CM . . .
. Volume XIII Number 5 . . . .October 27, 2006
The Emerald Curse.
Simon Rose. Illustrated by Cynthia Nugent.
Vancouver, BC: Tradewind Books, 2006.
151 pp., pbk., $9.95.
Comic books, strips, etc.-Juvenile fiction.
Grades 5-9 / Ages 10-14.
Review by Ruth Sands.
"With the heroes gone," Tanya explained, "my father's power has become unstoppable, and it turned him into a sadistic monster. After discovering that some nearby villages were linked to the resistance, he ordered them erased from the map. You saw the plumes of smoke in the valley? All the townspeople-men, women, children and even animals-were slaughtered and the villages razed to the ground as if they had never existed."
"That's horrific!" He thought for a moment about the poor villagers and the hopelessness of their situation.
"Our people live in fear. Those who dare to join or help the resistance are condemned to a life on the run. Their families are often eliminated as a lesson to others. My Uncle Mathias led the resistance until he was killed a few months ago. My cousins are now in charge. When my mothertried to help them, she paid for it with her life."
"She betrayed your father?" Sam was shocked. Baron Midnight's wife, Anastasia, had always been extremely loyal, blind to her husband's evil.
Simon Rose's latest book, The Emerald Curse, is an interesting foray into the surrealistic world of the comic book. Charles Kelly is a famous cartoonist thanks to the deal he made with the resident of a mysterious pen. Charles unfortunately reneges on his part of the deal and is pulled into one of his own comic book creations.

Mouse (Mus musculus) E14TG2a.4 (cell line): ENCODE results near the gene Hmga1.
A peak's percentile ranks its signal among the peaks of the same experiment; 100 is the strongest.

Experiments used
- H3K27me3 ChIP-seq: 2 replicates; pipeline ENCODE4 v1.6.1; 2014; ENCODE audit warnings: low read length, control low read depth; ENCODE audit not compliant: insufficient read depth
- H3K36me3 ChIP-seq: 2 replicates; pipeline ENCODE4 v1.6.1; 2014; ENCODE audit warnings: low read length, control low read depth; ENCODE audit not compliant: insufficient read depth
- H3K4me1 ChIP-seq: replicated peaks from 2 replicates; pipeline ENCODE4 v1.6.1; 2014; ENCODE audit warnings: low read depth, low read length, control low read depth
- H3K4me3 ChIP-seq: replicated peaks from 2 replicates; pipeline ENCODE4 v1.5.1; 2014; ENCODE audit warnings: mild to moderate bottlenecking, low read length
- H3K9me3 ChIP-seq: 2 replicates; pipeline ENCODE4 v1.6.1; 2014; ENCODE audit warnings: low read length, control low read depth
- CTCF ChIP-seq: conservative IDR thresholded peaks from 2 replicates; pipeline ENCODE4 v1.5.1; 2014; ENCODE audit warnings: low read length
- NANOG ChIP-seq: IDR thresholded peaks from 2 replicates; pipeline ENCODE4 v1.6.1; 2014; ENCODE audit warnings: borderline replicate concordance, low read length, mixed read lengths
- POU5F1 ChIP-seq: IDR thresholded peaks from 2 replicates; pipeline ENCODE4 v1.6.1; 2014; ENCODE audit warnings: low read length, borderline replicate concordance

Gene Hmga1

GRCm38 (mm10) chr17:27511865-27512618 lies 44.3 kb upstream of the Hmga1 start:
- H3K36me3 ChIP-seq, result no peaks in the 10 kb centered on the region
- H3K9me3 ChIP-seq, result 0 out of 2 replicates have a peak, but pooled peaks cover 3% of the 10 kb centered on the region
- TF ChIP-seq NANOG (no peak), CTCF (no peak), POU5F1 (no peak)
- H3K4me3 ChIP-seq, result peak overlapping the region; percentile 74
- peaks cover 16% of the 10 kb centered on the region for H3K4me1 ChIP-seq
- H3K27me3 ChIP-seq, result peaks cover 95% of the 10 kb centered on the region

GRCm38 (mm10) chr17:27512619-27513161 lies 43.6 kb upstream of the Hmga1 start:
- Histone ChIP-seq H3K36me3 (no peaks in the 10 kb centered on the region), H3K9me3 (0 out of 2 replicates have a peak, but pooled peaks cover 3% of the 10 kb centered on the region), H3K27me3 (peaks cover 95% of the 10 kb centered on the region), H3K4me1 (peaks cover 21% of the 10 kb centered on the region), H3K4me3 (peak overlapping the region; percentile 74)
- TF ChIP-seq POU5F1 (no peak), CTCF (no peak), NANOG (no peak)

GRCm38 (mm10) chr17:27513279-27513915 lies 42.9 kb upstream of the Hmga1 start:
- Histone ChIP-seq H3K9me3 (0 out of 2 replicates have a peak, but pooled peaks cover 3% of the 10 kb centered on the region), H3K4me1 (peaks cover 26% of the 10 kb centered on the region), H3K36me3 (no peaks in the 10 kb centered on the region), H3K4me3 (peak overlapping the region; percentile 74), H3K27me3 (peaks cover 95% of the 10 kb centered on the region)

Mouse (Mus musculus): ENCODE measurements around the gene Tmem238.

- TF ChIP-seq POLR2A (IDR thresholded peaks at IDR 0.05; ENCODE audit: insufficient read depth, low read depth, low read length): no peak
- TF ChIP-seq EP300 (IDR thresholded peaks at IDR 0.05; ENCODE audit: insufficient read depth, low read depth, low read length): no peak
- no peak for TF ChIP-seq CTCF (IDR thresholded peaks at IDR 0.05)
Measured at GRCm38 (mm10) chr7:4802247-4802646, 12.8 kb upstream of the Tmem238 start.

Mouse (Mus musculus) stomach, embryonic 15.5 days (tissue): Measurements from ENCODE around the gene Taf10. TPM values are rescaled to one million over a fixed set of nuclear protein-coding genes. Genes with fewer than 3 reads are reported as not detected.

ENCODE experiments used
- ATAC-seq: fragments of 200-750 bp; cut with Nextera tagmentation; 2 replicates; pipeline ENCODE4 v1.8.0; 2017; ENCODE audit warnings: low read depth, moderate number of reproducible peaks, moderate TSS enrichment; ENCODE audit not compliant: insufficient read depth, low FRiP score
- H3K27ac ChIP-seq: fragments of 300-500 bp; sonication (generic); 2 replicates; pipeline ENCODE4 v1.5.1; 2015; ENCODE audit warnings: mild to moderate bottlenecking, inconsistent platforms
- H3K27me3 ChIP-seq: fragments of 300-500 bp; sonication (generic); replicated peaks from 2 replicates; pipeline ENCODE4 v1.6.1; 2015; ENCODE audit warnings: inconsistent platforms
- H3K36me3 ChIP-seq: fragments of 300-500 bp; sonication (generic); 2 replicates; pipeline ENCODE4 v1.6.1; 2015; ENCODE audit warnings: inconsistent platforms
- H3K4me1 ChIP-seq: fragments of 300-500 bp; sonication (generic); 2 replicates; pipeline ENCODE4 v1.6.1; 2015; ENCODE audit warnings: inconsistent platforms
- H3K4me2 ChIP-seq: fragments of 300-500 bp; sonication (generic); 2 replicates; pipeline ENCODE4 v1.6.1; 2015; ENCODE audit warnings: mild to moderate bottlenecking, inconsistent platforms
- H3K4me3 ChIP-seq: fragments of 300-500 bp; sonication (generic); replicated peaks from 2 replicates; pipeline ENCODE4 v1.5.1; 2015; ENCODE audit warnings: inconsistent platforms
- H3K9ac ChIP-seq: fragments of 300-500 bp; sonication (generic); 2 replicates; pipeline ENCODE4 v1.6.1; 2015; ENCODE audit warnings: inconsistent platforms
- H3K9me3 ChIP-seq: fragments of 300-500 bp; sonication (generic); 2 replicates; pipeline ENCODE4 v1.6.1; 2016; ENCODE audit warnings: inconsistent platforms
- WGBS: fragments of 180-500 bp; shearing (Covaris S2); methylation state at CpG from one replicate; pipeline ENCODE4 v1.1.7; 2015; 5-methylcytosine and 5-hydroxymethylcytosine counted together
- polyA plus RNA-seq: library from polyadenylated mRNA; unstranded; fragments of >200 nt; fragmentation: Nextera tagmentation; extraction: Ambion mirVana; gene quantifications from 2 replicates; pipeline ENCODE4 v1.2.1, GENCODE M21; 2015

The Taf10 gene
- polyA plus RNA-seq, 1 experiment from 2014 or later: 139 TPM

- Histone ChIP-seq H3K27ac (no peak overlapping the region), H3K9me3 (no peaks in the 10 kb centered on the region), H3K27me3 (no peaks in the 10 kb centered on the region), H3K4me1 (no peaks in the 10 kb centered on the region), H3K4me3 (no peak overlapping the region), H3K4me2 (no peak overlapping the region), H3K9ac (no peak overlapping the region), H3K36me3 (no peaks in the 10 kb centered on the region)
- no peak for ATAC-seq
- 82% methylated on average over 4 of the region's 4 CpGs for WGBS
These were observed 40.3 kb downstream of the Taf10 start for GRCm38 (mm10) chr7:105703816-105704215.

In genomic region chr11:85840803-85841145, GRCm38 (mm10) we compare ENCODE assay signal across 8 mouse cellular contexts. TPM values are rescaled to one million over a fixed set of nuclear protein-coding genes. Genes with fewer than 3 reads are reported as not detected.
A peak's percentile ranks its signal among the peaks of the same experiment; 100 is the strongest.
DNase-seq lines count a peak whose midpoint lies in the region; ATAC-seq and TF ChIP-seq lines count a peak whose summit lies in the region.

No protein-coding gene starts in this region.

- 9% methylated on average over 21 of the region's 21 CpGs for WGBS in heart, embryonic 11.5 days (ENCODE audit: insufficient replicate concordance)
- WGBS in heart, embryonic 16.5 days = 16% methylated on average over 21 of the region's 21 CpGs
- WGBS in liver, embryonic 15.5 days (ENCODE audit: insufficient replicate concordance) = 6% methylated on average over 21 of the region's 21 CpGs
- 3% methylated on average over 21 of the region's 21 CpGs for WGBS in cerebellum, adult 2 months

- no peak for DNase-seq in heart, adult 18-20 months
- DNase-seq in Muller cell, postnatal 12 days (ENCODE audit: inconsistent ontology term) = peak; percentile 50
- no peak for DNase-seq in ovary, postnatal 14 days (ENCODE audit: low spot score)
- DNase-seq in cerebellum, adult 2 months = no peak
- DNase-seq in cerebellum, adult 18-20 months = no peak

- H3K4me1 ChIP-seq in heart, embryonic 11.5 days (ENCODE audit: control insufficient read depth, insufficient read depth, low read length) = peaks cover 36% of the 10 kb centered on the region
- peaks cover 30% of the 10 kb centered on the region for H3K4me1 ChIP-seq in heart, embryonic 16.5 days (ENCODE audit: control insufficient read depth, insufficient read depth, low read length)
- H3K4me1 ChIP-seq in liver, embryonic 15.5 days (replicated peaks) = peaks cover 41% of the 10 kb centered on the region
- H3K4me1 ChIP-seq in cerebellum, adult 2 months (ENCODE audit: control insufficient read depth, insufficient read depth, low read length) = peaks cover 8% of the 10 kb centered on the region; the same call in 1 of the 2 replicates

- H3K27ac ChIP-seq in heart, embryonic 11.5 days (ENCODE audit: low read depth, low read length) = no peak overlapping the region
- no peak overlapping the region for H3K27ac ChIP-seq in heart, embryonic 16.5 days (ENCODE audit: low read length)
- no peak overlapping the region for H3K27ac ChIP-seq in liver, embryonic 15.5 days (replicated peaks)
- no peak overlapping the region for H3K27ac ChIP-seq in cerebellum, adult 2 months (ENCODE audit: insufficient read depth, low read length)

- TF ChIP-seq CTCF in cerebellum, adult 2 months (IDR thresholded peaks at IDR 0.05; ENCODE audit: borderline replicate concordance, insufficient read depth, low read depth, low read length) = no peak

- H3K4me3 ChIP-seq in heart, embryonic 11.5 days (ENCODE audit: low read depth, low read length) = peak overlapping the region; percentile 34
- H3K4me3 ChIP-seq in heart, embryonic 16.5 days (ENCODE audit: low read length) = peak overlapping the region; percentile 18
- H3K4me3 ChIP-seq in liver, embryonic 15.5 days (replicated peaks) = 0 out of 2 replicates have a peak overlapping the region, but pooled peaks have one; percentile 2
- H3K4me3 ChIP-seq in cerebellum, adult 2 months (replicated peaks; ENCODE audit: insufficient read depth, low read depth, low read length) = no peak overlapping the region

Sam is excited to be moving into the home of his grandfather who mysteriously disappeared two years earlier. Sam is on his way to being a brilliant cartoonist himself and quickly discovers what happened to his grandfather when he spends an evening in the artist's study. A strange pen, a relic from ancient Troy, pulls Sam quite literally into one of his grandfather's comics. Sam then embarks upon a fantastic adventure to rescue his grandfather from his grandfather's own creations.
Rose has very carefully crafted his book to imitate the surrealist feel of comic books. The comic book story isn't particularly new, and it could be any of a thousand comics, but Sam's interaction with the characters in the story is novel.
The illustrations by Cynthia Nugent are a perfect addition to the tale, lending an even stronger feeling of comic bookishness to the story.
While not overly complex, the writing is clean and perfectly suited to the comic book genre. Sam is the perfect hero. Intelligent, he overcomes great adversity, and everything turns out wonderfully well for him in the end. With fantastic creatures, a damsel in distress and solid action, this book will especially appeal to young males.
Ruth Sands is a freelance writer from Vancouver, BC.
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